Author + information
- Attila Feher, MD, PhDa,
- Ajay Srivastava, MDb,
- Michael A. Quail, MD, PhDa,c,
- Nabil E. Boutagy, PhDa,
- Pravien Khanna, MDd,
- Lynn Wilson, RNa,
- Edward J. Miller, MD, PhDa,e,
- Yi-Hwa Liu, PhDa,
- Forrester Lee, MDa and
- Albert J. Sinusas, MDa,e,∗ ()
- aSection of Cardiovascular Medicine, Department of Internal Medicine, Yale University School of Medicine, New Haven, Connecticut
- bDivision of Cardiovascular Medicine, Scripps Clinic, La Jolla, California
- cInstitute of Cardiovascular Science, University College London, London, United Kingdom
- dRutgers-Robert Wood Johnson University Hospital, New Brunswick, New Jersey
- eDepartment of Radiology and Biomedical Imaging, Yale University School of Medicine, New Haven, Connecticut
- ↵∗Address for correspondence:
Dr. Albert J. Sinusas, Section of Cardiovascular Medicine, Yale University School of Medicine, P.O. Box 208017, Dana 3, New Haven, Connecticut 06520-8017.
Objectives This study aimed to evaluate the long-term prognostic value of serial assessment of coronary flow reserve (CFR) by rubidium Rb 82 (82Rb) positron emission tomography (PET) in heart transplantation (HT) patients.
Background Cardiac allograft vasculopathy is a major determinant of late mortality in HT recipients. The long-term prognostic value of serial CFR quantification by PET imaging in HT patients is unknown.
Methods A total of 89 patients with history of HT (71% men, 7.0 ± 5.7 years post-HT, age 57 ± 11 years) scheduled for dynamic rest and stress (dipyridamole) 82Rb PET between March 1, 2008 and July 31, 2009 (PET-1) were prospectively enrolled in a single-center study. PET myocardial perfusion studies were reprocessed using U.S. Food and Drug Administration–approved software (Corridor 4DM, version 2017) for calculation of CFR. Follow-up PET (PET-2) imaging was performed in 69 patients at 1.9 ± 0.3 years following PET-1. Patients were categorized based on CFR values considering CFR ≤1.5 as low and CFR >1.5 as high CFR.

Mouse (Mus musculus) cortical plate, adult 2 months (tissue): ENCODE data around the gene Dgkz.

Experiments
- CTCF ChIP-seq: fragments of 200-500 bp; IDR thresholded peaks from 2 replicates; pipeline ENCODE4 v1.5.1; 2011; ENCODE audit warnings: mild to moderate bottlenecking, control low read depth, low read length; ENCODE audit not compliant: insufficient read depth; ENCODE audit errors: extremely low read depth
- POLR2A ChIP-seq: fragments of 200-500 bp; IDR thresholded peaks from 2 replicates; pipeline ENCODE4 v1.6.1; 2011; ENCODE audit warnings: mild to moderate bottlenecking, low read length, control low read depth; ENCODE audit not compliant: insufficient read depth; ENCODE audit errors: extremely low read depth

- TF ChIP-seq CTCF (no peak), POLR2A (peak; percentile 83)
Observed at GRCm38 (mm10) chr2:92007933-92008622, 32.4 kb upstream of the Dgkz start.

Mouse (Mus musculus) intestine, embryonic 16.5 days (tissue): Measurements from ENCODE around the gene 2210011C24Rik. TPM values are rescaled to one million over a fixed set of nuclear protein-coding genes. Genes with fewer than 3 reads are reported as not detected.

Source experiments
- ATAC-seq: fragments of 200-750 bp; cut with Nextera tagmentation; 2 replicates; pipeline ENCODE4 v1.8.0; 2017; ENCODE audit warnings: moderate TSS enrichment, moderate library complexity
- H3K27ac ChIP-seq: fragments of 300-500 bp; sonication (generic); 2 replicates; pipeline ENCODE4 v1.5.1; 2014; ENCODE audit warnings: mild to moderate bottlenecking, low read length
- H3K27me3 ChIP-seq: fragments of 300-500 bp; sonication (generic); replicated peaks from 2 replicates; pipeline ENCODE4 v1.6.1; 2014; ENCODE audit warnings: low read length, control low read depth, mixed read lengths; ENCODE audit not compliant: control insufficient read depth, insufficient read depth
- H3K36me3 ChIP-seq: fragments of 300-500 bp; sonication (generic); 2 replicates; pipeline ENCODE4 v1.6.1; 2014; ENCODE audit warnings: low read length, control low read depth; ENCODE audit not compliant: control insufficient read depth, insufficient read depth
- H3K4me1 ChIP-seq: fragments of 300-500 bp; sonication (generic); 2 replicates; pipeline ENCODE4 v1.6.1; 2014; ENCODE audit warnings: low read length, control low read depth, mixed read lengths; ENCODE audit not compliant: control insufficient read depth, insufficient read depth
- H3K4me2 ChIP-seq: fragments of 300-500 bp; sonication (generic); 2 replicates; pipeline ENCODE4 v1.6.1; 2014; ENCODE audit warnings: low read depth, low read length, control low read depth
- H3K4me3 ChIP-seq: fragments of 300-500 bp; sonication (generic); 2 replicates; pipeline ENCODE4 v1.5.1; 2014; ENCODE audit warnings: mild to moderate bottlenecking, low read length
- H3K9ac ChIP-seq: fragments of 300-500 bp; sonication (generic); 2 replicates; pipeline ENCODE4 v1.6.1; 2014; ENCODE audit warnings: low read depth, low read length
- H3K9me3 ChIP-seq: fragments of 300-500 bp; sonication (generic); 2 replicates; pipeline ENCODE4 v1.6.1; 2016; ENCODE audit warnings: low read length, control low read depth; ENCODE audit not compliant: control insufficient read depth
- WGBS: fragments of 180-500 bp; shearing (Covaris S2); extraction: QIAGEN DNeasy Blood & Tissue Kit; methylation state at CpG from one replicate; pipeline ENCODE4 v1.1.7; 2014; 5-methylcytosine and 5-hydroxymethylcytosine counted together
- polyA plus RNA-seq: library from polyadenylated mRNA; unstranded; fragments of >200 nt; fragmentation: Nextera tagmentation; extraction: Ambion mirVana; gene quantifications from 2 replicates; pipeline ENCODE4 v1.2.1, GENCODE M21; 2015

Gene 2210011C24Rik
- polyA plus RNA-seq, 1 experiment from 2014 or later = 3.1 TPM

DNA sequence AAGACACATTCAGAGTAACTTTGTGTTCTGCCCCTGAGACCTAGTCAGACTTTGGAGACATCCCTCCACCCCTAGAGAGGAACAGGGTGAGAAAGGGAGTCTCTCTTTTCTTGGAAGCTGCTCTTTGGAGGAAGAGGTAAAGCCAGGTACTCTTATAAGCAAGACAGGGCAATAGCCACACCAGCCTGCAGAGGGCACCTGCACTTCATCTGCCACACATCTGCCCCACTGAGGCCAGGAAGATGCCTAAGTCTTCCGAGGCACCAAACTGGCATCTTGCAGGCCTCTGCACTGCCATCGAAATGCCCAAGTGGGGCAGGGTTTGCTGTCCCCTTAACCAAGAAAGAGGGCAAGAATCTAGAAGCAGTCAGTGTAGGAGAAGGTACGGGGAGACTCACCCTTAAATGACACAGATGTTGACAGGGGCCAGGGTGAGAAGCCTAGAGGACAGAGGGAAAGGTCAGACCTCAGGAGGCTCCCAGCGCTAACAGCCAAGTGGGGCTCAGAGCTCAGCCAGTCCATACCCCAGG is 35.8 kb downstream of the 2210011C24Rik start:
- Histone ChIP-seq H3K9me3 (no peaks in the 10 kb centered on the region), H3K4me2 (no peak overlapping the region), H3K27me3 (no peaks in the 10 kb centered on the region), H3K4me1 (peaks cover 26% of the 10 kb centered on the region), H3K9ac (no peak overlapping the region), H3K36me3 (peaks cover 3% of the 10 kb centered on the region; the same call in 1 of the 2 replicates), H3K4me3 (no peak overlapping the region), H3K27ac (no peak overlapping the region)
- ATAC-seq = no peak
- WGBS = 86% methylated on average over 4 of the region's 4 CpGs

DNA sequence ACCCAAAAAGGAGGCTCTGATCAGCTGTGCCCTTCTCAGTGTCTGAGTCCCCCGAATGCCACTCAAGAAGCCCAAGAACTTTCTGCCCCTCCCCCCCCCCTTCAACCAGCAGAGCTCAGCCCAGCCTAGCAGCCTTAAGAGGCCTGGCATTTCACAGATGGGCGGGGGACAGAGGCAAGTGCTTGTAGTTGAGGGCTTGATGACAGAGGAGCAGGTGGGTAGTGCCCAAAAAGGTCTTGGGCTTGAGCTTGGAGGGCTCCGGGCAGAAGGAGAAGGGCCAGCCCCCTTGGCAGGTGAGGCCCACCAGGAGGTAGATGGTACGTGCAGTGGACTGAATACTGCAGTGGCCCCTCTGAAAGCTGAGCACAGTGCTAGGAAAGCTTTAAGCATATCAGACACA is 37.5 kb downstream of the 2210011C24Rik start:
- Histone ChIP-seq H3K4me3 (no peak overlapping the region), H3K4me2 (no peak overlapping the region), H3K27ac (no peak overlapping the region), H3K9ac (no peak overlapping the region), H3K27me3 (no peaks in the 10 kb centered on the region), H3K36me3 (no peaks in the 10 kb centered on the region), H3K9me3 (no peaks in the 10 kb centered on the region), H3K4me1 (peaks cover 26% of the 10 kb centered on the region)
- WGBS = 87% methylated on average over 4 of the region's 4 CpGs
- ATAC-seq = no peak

Results Forty deaths occurred during the median follow-up time of 8.6 years. Low CFR at PET-1 was associated with a 2.77-fold increase in all-cause mortality (95% confidence interval [CI]: 1.34 to 5.74; p = 0.004). CFR decreased over time in patients with follow-up imaging (PET-1: 2.11 ± 0.74 vs. PET-2: 1.81 ± 0.61; p = 0.003). Twenty-five patients were reclassified based on PET-1 and PET-2 (high to low CFR: n = 18, low to high CFR: n = 7). Overall survival was similar in patients reclassified from high to low as patients with low to low CFR, whereas patients reclassified from low to high had similar survival as patients with high to high CFR. In multivariate Cox regression of patients with PET-2, higher baseline CFR (hazard ratio [HR] for a 0.73 unit (one standard deviation) increase: 0.36, 95% CI: 0.16 to 0.82) and reduction in CFR from PET-1 to PET-2 (HR for a 0.79 unit (one standard deviation) decrease: 1.50 to 7.84) were independent predictors of all-cause mortality.
Conclusions Serial assessment of CFR by 82Rb PET independently predicts long-term mortality in HT patients.
- cardiac allograft vasculopathy
- coronary flow reserve
- heart transplantation
- myocardial blood flow
- positron emission tomography
This study was supported by a National Institutes of Health T32 training grant (HL098069 to Dr. Sinusas), by the American Society of Nuclear Cardiology (2009 Nuclear Cardiology Foundation Pilot and Feasibility Award to Dr. Srivastava), and by the British Heart Foundation-Fulbright scholar award (FS/16/28/32327 to Dr. Quail). Dr. Miller is a consultant and for Bracco, Inc. and GE Healthcare, Inc. All other authors have reported that they have no relationships relevant to the contents of this paper to disclose.
- Received January 16, 2018.
- Revision received August 13, 2018.
- Accepted August 14, 2018.
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